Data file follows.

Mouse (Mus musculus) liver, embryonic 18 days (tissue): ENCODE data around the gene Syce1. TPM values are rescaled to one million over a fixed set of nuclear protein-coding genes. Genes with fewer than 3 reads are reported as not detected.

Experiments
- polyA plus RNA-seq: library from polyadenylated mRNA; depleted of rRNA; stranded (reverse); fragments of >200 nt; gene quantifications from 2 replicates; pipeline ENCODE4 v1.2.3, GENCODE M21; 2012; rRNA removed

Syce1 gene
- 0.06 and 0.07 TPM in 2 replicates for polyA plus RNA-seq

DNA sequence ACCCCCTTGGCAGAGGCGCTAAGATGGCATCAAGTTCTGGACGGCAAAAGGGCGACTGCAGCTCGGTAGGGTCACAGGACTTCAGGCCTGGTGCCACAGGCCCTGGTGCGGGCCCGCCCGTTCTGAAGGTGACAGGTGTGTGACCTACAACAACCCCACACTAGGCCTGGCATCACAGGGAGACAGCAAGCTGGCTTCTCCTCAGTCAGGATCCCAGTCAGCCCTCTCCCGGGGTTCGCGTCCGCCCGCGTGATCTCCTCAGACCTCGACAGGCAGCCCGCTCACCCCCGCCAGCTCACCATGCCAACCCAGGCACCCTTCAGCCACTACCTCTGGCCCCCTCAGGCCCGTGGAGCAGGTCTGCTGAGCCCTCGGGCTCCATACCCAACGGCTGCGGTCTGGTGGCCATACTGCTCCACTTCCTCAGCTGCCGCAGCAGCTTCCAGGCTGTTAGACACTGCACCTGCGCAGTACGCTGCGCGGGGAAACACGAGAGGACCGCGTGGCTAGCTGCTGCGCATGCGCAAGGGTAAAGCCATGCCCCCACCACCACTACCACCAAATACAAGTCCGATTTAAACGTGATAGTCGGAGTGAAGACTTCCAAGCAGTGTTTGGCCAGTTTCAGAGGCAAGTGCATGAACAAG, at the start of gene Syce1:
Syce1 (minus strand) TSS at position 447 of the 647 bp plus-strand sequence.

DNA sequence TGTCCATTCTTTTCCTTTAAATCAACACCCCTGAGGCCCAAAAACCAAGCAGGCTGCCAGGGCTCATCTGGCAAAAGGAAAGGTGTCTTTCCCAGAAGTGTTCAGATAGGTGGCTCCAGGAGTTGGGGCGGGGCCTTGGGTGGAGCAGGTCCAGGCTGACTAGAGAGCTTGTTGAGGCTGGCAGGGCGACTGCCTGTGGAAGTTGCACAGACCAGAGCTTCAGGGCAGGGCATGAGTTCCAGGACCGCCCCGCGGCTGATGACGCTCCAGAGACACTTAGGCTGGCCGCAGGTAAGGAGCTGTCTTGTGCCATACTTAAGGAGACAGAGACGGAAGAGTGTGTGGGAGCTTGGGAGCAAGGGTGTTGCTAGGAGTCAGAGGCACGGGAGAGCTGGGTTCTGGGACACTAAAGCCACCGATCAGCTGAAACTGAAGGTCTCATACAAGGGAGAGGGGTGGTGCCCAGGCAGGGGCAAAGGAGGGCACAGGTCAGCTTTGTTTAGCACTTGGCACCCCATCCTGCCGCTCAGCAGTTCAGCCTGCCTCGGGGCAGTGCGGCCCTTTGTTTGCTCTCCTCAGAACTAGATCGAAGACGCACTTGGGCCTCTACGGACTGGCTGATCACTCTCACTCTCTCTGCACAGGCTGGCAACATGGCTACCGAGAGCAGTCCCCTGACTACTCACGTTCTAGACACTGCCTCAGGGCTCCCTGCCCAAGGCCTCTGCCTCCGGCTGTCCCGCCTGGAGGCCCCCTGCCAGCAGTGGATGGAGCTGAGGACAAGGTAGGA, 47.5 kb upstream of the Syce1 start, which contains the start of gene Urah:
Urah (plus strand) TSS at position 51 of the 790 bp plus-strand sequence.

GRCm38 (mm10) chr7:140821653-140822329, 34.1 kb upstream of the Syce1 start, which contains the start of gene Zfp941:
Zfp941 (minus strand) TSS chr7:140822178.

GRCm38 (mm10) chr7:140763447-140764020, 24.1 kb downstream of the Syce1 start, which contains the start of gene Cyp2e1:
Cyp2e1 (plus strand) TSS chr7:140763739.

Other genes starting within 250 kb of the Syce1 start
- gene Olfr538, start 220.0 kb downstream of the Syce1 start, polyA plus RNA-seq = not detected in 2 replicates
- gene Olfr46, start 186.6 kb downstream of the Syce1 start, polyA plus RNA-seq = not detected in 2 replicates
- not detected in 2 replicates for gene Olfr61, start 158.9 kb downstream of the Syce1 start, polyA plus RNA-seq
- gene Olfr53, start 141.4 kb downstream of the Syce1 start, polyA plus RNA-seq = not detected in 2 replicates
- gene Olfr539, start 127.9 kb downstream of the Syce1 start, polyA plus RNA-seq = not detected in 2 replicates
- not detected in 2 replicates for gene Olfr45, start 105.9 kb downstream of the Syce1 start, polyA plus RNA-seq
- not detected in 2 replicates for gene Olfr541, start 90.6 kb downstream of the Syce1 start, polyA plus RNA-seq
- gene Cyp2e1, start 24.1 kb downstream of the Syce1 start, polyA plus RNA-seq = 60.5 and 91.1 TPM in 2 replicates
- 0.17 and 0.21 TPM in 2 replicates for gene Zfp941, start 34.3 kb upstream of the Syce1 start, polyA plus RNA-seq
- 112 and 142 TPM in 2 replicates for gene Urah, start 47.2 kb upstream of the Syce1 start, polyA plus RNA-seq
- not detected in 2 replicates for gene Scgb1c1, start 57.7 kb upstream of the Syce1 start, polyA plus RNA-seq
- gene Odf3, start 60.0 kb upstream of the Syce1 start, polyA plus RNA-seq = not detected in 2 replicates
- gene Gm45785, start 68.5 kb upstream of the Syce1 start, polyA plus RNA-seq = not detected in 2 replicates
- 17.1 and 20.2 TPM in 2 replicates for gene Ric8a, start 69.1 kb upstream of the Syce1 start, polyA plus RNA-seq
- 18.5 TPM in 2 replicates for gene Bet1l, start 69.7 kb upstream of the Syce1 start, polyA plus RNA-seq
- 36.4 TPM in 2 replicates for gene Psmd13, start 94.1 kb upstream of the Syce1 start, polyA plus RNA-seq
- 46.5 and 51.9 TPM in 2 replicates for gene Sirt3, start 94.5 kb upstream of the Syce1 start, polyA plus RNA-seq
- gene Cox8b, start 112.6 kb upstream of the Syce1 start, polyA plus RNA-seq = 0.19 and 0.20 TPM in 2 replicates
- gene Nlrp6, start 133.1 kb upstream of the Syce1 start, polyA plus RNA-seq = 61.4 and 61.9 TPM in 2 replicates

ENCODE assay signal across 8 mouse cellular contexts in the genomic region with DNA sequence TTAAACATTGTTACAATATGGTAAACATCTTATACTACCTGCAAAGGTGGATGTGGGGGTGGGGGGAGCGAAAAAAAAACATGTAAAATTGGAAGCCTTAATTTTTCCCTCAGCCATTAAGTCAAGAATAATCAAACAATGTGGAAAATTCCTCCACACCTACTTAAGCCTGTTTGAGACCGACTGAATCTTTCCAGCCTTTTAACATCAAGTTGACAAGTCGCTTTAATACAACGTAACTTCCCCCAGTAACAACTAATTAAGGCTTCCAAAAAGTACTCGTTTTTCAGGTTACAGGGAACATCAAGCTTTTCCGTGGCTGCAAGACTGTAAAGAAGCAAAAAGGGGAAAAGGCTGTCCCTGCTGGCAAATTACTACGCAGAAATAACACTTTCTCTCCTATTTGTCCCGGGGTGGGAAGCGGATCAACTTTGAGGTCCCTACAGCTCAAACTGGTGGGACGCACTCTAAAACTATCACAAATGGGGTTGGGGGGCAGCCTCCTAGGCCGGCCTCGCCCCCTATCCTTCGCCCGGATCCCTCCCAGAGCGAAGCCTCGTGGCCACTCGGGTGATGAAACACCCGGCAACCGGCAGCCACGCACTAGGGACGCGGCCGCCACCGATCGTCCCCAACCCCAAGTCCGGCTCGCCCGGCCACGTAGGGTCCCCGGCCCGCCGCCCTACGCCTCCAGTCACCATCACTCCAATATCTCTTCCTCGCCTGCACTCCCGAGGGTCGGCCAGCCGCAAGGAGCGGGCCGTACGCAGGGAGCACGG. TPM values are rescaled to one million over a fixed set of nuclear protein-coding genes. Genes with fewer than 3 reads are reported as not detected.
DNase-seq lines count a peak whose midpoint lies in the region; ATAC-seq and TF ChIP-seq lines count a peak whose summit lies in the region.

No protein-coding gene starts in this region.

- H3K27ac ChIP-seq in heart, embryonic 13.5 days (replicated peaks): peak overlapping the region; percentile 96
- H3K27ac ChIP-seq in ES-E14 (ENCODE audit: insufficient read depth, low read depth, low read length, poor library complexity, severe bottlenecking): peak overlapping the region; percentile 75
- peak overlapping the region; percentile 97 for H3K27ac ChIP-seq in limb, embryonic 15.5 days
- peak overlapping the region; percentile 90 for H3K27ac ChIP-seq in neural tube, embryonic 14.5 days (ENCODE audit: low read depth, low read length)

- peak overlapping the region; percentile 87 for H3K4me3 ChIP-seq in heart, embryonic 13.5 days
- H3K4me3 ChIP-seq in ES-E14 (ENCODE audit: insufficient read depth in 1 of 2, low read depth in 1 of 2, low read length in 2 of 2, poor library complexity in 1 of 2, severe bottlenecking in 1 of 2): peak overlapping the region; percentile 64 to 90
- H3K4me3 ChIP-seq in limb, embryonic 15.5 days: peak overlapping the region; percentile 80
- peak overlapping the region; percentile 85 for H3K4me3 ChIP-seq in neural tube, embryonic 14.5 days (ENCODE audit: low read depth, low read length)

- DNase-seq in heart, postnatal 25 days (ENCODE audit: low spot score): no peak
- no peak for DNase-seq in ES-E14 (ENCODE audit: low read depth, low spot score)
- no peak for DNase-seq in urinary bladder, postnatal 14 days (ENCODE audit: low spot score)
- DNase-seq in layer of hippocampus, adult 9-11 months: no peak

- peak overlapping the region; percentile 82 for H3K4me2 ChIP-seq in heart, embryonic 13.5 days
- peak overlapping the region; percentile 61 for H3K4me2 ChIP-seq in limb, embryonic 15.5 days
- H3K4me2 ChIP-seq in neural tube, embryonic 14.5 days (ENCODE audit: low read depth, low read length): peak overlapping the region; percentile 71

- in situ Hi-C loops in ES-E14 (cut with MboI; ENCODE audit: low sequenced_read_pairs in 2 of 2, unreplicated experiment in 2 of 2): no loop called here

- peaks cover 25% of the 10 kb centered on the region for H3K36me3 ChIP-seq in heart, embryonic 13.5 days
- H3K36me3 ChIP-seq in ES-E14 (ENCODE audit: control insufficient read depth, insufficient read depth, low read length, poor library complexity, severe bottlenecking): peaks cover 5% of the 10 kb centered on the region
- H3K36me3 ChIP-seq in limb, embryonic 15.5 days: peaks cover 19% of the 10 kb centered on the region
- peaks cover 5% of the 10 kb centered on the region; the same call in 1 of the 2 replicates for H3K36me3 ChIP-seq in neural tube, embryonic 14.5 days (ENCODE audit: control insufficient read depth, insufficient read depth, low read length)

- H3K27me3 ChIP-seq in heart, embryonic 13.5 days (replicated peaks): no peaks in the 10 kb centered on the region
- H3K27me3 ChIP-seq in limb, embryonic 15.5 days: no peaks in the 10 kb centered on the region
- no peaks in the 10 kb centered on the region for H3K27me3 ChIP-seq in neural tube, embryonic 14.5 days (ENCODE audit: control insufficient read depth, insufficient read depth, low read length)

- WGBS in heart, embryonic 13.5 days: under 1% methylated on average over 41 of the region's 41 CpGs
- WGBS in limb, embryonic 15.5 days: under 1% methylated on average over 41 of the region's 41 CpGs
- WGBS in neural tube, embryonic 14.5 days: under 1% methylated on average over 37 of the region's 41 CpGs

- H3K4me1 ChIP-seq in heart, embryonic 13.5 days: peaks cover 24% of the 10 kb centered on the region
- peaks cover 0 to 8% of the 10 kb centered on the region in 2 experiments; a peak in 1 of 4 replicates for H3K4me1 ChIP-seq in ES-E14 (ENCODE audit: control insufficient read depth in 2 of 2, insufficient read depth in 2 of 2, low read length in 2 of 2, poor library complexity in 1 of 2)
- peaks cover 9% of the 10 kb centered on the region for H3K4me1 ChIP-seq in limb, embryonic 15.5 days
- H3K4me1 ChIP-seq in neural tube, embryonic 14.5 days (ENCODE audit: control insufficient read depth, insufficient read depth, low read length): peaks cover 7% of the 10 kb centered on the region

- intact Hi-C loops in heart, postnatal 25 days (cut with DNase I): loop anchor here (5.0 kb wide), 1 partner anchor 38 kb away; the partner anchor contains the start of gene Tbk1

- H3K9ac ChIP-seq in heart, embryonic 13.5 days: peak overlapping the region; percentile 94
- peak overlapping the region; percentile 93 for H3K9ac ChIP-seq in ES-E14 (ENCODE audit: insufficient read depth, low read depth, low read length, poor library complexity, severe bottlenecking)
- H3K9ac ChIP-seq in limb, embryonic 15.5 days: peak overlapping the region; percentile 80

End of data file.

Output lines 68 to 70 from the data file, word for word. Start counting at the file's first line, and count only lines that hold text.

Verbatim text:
- H3K9ac ChIP-seq in heart, embryonic 13.5 days: peak overlapping the region; percentile 94
- peak overlapping the region; percentile 93 for H3K9ac ChIP-seq in ES-E14 (ENCODE audit: insufficient read depth, low read depth, low read length, poor library complexity, severe bottlenecking)
- H3K9ac ChIP-seq in limb, embryonic 15.5 days: peak overlapping the region; percentile 80